In both print and screen, color profiles are often used to reproduce a range of colors. Through a CMYK model, a printed image is seen as the layering of four separate color channels. In an initial series of experiments, different possibilities of color separation treatments over images and texts were undertaken. Viewing materials as separated channels could potentially alter the audiences’ interpretations of the content.
In a conceptual leap, one could split the city into separate conceptual channels and observe how that may change the way we comprehend the city. The first channel (physical) would be the solid structures that include buildings, streets, traffic lights, etc. This channel works as the base that forms the city’s physical existence. The second channel (visual) reveals what's been put on the structures—posters, graffiti, store signs, litter, etc. this is the channel that makes the place unique and generates its own identity. The third channel (human) shows how people in such spaces form communities, which make the city matter.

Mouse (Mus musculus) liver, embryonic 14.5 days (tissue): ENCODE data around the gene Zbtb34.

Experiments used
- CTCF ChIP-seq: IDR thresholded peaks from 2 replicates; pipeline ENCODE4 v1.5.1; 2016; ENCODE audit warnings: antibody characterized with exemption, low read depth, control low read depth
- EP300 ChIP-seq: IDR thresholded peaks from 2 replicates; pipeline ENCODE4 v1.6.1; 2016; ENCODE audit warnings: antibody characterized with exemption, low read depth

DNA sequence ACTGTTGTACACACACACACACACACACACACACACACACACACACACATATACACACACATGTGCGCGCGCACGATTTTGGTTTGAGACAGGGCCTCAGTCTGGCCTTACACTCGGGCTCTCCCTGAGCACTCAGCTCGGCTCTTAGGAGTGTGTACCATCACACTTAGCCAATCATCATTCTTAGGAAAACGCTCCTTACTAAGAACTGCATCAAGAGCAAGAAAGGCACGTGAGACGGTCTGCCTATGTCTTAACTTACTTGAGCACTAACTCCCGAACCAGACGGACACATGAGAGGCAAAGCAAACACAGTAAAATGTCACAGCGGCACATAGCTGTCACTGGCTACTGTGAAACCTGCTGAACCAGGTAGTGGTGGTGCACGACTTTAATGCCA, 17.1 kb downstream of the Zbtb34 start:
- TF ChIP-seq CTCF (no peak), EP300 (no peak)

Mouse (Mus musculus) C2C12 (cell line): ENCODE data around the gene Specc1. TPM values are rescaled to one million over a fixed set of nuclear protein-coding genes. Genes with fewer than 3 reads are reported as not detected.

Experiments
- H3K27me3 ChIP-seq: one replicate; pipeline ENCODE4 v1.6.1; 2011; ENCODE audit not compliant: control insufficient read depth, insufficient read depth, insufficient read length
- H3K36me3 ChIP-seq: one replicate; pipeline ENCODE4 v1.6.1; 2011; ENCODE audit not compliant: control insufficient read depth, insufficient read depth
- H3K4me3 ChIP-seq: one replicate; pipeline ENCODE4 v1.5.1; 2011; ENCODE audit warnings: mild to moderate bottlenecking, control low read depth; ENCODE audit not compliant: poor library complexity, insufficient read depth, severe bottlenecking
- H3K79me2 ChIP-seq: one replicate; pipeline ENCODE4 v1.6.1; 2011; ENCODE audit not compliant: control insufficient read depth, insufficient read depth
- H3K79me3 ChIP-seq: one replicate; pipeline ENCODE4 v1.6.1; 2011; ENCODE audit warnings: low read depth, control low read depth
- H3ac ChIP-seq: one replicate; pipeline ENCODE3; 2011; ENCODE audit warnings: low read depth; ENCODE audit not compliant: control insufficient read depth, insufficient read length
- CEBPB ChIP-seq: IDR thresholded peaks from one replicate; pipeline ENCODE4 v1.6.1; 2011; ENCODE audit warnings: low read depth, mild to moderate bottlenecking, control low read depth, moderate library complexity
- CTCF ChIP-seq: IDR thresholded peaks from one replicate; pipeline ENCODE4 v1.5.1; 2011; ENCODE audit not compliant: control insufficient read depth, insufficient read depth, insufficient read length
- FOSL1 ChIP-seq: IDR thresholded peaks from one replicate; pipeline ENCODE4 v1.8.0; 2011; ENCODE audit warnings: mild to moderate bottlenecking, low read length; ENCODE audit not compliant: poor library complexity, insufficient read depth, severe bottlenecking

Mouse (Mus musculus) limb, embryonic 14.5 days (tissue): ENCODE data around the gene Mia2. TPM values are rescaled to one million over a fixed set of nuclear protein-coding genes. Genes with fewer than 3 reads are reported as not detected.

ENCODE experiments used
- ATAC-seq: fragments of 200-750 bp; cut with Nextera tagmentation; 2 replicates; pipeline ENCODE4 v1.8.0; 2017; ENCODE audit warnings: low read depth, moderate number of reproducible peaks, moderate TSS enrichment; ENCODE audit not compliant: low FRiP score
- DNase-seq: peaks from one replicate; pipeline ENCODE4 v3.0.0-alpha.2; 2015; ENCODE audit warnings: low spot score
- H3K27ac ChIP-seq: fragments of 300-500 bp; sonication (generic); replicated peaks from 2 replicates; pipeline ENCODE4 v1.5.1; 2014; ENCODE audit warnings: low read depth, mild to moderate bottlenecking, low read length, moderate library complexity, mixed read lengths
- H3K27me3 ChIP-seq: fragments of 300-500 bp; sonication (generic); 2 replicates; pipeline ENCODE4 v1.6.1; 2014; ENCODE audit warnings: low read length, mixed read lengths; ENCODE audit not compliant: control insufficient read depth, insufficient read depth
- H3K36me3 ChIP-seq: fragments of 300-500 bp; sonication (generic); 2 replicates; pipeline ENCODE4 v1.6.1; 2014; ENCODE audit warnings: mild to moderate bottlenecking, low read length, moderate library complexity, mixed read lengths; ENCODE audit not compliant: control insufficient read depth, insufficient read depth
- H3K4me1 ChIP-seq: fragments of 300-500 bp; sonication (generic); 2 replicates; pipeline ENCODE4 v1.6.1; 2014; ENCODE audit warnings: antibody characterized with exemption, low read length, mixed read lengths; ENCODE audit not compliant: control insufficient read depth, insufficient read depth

Chinatown, Manhattan is the location put to practice, not only because it’s a continuation of my previous works, but it’s also a both visually and physically crowded, somewhat chaotic city space full of great passion, rich history and strong visual characteristics.
By displaying and comparing the unedited photos, photos with visual channel removed, and visual and human channels, I aim to ultimately give a more detailed understanding of what elements are stored within city spaces.